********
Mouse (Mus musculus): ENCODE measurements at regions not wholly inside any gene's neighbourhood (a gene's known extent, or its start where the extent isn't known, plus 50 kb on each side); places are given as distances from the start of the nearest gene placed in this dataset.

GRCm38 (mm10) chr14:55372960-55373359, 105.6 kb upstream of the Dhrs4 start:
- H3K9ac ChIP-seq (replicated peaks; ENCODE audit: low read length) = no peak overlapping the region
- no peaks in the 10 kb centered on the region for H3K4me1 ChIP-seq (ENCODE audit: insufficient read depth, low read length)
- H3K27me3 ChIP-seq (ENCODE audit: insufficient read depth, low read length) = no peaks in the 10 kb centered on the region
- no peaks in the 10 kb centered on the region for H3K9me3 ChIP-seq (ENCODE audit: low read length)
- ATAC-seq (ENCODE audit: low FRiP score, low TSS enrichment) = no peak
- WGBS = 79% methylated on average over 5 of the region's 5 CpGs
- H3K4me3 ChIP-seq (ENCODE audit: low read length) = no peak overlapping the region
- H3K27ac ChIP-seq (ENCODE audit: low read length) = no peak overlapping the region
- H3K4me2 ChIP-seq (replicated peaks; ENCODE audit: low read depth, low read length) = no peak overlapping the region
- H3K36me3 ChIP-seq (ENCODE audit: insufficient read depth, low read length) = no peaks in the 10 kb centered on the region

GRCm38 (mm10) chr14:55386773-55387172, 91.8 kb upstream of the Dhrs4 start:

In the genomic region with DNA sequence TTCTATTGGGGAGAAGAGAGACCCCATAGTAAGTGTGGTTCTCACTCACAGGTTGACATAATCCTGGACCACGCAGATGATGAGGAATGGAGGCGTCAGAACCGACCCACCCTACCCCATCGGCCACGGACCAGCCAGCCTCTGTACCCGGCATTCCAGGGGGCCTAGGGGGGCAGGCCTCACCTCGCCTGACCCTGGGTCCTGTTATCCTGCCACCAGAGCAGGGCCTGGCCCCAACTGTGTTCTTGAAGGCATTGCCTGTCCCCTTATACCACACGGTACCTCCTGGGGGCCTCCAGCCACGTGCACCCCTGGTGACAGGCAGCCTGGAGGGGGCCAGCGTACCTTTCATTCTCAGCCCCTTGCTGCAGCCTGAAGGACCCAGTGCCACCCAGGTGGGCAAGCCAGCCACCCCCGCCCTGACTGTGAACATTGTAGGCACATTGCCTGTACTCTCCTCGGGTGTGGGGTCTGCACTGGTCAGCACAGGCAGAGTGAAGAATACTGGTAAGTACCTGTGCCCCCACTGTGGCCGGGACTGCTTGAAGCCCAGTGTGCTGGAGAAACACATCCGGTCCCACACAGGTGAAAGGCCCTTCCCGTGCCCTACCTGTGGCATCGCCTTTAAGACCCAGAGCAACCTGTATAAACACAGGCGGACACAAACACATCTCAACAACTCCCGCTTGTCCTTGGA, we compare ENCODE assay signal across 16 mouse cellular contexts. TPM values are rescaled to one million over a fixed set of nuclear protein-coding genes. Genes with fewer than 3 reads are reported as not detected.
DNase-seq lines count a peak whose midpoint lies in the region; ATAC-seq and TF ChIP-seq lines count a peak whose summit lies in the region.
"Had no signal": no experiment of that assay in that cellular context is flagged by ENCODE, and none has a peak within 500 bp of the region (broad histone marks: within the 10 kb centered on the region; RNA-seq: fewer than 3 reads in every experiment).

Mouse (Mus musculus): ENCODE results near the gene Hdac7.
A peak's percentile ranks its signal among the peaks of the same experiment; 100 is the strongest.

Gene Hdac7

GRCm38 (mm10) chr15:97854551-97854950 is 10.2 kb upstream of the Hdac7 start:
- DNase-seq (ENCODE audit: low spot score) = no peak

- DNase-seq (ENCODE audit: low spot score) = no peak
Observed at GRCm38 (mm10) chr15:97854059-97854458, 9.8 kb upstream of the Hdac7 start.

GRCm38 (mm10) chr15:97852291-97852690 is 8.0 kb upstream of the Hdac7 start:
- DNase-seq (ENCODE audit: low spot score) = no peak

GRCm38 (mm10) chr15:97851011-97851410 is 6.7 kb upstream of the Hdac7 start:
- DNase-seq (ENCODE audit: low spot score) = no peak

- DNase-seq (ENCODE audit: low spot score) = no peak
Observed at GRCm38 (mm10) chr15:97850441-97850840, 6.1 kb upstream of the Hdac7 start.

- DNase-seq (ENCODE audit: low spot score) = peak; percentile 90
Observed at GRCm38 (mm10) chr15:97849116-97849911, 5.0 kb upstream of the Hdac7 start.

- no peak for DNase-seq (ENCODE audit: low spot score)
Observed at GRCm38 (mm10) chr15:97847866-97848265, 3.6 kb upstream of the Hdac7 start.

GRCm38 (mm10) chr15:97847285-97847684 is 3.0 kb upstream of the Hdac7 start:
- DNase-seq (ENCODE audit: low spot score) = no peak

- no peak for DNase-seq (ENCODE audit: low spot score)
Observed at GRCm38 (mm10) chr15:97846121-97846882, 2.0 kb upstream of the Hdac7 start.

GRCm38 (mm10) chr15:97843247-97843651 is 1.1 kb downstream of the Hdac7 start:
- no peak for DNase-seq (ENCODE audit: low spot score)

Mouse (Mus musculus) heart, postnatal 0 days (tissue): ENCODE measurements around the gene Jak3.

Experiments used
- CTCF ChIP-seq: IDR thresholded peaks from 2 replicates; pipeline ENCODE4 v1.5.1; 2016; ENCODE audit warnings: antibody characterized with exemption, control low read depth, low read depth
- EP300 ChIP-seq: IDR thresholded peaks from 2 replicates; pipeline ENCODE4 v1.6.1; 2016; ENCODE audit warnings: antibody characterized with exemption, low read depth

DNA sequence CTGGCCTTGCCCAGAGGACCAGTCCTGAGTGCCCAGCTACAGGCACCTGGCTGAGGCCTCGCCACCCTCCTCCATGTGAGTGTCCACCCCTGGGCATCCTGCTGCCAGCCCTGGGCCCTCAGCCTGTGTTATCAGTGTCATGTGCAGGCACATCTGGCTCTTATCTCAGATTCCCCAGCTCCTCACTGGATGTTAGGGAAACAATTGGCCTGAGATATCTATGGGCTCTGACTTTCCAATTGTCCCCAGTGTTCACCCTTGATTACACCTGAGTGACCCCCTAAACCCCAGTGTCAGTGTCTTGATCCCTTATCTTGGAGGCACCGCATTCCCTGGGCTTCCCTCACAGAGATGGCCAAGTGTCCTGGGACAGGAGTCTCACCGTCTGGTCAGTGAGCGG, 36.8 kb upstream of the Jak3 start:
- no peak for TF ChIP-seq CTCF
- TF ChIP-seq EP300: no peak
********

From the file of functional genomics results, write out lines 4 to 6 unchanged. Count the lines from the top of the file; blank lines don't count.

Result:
- no peaks in the 10 kb centered on the region for H3K4me1 ChIP-seq (ENCODE audit: insufficient read depth, low read length)
- H3K27me3 ChIP-seq (ENCODE audit: insufficient read depth, low read length) = no peaks in the 10 kb centered on the region
- no peaks in the 10 kb centered on the region for H3K9me3 ChIP-seq (ENCODE audit: low read length)